Ladders are known in which treads or rungs are alternately arranged along a single stringer or pole. In ascending and descending ladder of this known type, a user must face the ladder and support himself by holding on to the rungs to guide his ascent or descent. Such ladders of known construction cannot be descended facing forward, as with a stairway. These known ladders also require a fair degree of dexterity on the part of a user and are not very comfortable to use.
In accordance with the present invention, a ladder is provided which is especially adapted to shipboard use and which is safe and comfortable to use, of relatively light weight and which occupies relatively small floor and overhead space. The novel ladder can be of relatively inexpensive construction, and the particular structural implementation can vary to suit the installation requirements whether aboard a ship or other vessel or facility. The novel ladder comprises a single stringer or central tread support disposed between upper and lower deck or floor levels at a predetermined angle of inclination, and having an array of half treads on each side of the stringer, each array being vertically spaced from the other along the length of the stringer. The half treads are affixed to and laterally extending from the respective sides of the stringer and each includes an integral outwardly extending portion which terminates in a plane which is forward of a plane passing through the front edges of the treads. First and second handrails are disposed in this forward plane and are affixed to and supported by the outwardly extending tread portions.
The novel ladder can be disposed at a relatively steep angle in comparison to a conventional ladder of the same tread width and riser height and provides sufficient safety and comfort to permit balanced use of the ladder even without holding on to the handrails. The treads can be of sufficient size to allow normal outward angling of the feet in using the ladder such that the ladder can be ascended and descended easily without any special care or technique in its use.
The invention will be more fully understood from the following detailed description taken in conjunction with the accompanying drawings, in which:
FIG. 1 is a pictorial view of a preferred embodiment of the novel ladder;
FIG. 2 is a front view of the embodiment of FIG. 1;
FIG. 3 is a top view of the embodiment of FIG. 1;
FIG. 4 is a cross sectional view of the extruded handrail employed in the embodiment of FIGS. 1 through 3;
FIG. 5 is a pictorial view of an alternative embodiment of the invention;
FIG. 6 is a pictorial view of a further embodiment of the invention;
FIG. 7 is a cutaway pictorial view of a variation of the embodiment of FIG. 6;
FIG. 8 is a pictorial view of yet another embodiment of the invention;
FIG. 9 is a side view of the embodiment of FIG. 8;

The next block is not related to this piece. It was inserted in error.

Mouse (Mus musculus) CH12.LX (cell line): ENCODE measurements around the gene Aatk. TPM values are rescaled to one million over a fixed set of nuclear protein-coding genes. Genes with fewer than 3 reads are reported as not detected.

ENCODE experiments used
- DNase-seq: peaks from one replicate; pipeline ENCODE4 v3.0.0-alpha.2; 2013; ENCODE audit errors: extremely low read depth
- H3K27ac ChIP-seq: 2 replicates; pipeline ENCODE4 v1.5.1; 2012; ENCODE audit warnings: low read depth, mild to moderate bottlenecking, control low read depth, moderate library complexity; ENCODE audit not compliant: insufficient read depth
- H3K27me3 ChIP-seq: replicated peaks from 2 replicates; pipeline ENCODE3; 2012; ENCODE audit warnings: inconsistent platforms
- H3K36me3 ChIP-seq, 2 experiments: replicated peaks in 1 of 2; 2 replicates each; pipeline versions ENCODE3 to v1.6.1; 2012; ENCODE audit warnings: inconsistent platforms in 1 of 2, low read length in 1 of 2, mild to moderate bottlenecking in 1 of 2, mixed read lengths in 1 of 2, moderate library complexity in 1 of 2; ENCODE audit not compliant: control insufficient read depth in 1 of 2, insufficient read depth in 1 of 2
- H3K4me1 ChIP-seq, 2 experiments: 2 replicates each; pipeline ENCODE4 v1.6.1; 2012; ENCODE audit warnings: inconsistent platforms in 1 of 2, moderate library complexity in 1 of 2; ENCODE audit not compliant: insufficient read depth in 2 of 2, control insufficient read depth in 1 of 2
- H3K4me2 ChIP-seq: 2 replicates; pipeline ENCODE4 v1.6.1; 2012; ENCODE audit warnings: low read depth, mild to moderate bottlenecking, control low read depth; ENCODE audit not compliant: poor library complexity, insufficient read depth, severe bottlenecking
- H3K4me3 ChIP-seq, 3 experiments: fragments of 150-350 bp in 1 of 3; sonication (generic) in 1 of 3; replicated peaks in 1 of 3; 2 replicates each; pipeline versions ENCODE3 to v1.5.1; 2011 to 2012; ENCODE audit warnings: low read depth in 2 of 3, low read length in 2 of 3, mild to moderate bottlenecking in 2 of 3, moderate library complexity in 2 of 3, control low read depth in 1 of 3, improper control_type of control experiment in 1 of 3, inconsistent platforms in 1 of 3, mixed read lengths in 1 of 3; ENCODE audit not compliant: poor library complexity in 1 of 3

FIG. 10 is a top view of the embodiment of FIG. 8;
FIG. 11 is a cutaway pictorial view of a further alternative construction of the novel ladder;
FIG. 12 is a cutaway side view of the embodiment of FIG. 11;
FIG. 13 shows a body encircling shield which can be employed in the present invention;
FIG. 14 is a partly cutaway pictorial view of another embodiment of the invention;
FIG. 15 is a top view of the embodiment of FIG. 14;
FIG. 16 is a partly cutaway pictorial view of the invention as embodied in an integrally molded structure;
FIGS. 17-20 illustrate use of the novel ladder; and
FIGS. 21-28 provide further illustration of usage of the novel ladder.
Referring to the drawing and particularly FIGS. 1-3, there is shown a preferred embodiment of the novel ladder which comprises a single stringer or central tread support 10 disposed between a lower deck 12 and an upper deck or platform 14. A mounting plate 13 can be provided to secure the lower end of stringer 10 to deck 12. A plurality of treads 16 and alternately disposed on respective sides of the stringer 10 and are equally spaced along the length thereof. Each of the treads 16 includes a laterally extending portion 18 adjacent to the stringer adapted and configured to accommodate the foot of a person ascending or descending the ladder. Each tread also includes an outwardly extending portion 20 which is affixed to a handrail. First and second handrails 22 and 24 are provided, each on a respective side of the stringer 10 and each joined to the portions 20 of the array of treads on the respective side. In the illustrated embodiment, the handrails are bent downwardly and fastened at their lower ends 26 to the plate 13 to minimize floor space, and are formed into railings 26 at their upper ends. Bracing struts 27 can be provided for the railings 26. The entire ladder structure is thus composed of a single stringer, alternating series of half treads and a pair of handrails to form an open frame structure requiring no additional bracing. The handrails are positioned at a convenient distance forward of the treads so that a person using the ladder will feel secure in its use. The ladder can be ascended facing forward and can be descended facing outward from the ladder, as in descending a conventional stairway, rather than the rearward descent on a rung-type ladder.
The novel ladder has several major benefits especially for use aboard a ship. The ladder is safe, comfortable to use, and eliminates the portion of a conventional full width tread which can interfere or become an obstacle as the foot of a user ascends or descends to the next step. Construction of the ladder permits relatively simple and inexpensive assembly and a resulting structure which can be of less weight than conventional structures. In addition, the ladder employs less floor space and overhead space to accommodate its horizontal run since it is more steeply inclined than a conventional ladder providing the same degree of comfort and safety. To accommodate the usual range of adult sizes, the tread width (side to side extension) typically can be about 5-8 inches, the length of the tread (fore and aft extension) can be about 4-11 inches, and the riser height between adjacent treads can be about 6-12 inches. An odd number of half treads can be employed on each side of the stringer so that a person can ascent and descend the ladder beginning and ending with the same foot.